Burger King plans to buy the Canadian Tim Hortons in an effort to cut taxes as in the following link:


What kind of figurative device is "Burger King" in the title?


1 Answer 1


Your "Burger King" functions as a rhetorical trope called catechresis. Catachresis has been defined by Dr. Robert A. Harris as

"an extravagant, implied metaphor using words in an alien or unusual way."

As for what "pulling a Burger King" is, I haven't a clue. Evidently they've been in the news lately(?) in connection with a tax issue, but I'm not sure.

At any rate, a catachresis which made its way into popular culture in recent decades (and with slightly different wording became the name of a book by Barbara Ehrenreich, Nickel and Dime) is the phrase "nickel and diming," as in

"I'm fed up with my credit card company nickel and diming me for every little thing!"

Unlike the "Burger King" locution, I understand what this catachresis means and how it functions. To nickel and dime someone is to sock them with little fees, for example, which individually aren't very big; when combining many little fees, however, the amount can become significant. Banks and credit card companies are notorious for nickel and diming us into the poor house (slight exaggeration).

Nickle-and-diming is clearly not a verb, and yet here it is used as one. Part of the charm of a catachresis is its economy of expression. (I'm a big fan of that!). There is no need to expatiate on what nickel and diming is because the audience will generally catch on immediately as to its denotation and connotation (which is definitely negative!).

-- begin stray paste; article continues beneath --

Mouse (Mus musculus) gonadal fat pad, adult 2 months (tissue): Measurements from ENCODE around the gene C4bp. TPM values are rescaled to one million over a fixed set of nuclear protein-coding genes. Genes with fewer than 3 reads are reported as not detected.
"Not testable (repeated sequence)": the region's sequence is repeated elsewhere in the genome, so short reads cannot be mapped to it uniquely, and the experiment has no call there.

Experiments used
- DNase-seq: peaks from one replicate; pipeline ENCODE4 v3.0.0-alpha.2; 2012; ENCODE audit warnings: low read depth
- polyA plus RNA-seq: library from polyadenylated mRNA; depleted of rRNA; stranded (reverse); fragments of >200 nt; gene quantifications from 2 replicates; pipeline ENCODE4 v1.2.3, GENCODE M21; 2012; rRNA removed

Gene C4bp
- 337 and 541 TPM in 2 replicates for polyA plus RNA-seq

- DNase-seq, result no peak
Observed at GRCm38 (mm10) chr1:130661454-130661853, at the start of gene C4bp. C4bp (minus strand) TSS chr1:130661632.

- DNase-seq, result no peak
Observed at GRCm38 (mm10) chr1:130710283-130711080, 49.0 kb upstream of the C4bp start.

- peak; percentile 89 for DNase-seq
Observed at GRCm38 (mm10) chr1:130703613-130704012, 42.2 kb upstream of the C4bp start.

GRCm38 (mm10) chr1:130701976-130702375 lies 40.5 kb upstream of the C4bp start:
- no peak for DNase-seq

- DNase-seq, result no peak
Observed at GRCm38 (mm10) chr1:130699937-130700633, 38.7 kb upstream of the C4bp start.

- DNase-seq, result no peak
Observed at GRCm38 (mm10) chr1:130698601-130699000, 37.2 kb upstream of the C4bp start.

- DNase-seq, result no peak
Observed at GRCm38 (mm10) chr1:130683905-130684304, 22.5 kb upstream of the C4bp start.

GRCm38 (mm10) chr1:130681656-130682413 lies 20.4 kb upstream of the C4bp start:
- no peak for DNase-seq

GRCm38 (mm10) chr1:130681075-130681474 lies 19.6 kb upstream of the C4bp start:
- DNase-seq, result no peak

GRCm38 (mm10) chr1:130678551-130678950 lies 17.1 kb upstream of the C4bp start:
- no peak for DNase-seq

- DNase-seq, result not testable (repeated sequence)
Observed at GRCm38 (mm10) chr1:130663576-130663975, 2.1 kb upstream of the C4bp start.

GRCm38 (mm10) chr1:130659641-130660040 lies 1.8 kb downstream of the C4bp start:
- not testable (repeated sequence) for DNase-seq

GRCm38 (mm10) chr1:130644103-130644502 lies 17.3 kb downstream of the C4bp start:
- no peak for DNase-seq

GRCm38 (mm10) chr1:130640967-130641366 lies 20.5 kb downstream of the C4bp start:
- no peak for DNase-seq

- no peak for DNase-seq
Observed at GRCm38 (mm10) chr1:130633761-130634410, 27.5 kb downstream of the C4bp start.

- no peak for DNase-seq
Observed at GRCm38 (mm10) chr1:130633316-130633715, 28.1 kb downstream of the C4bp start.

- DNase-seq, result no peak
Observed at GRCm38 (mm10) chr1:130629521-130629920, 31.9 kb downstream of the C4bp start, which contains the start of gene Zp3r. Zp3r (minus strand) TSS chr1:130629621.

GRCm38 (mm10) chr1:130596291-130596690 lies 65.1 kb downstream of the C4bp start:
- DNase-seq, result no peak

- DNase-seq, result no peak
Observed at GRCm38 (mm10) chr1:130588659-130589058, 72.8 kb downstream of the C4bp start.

There is a time and place for explaining the "nickel and diming" concept in connected sentences--even paragraphs--complete with real-life examples. In making a quick rhetorical thrust at a bad guy or a scapegoat whom your audience considers as such, however, the catachresis is hard to beat in identifying with an audience and getting them to identify with you.

Here are a couple examples of catachresis, thanks to Dr. Harris:

  • The little old lady turtled along at ten miles an hour.

  • They had expected that this news would paint an original grief, but the only result was silk-screened platitudes.

Here's an original catachresis, compliments of yours truly:

  • "There's more than one way to swing a dead cat! You can grab it by the tail, or you can grab it by a leg. You can grab it by an ear, or you can grab it by the whiskers . . .."

Here's another:

  • "The heavyweight boxer solar-plexed his opponent, and immediately his opponent fell to his knees, gasping for air." (The correct word is really two words, solar + plexus, a noun, meaning the pit of the abdomen, or the "bread basket.")

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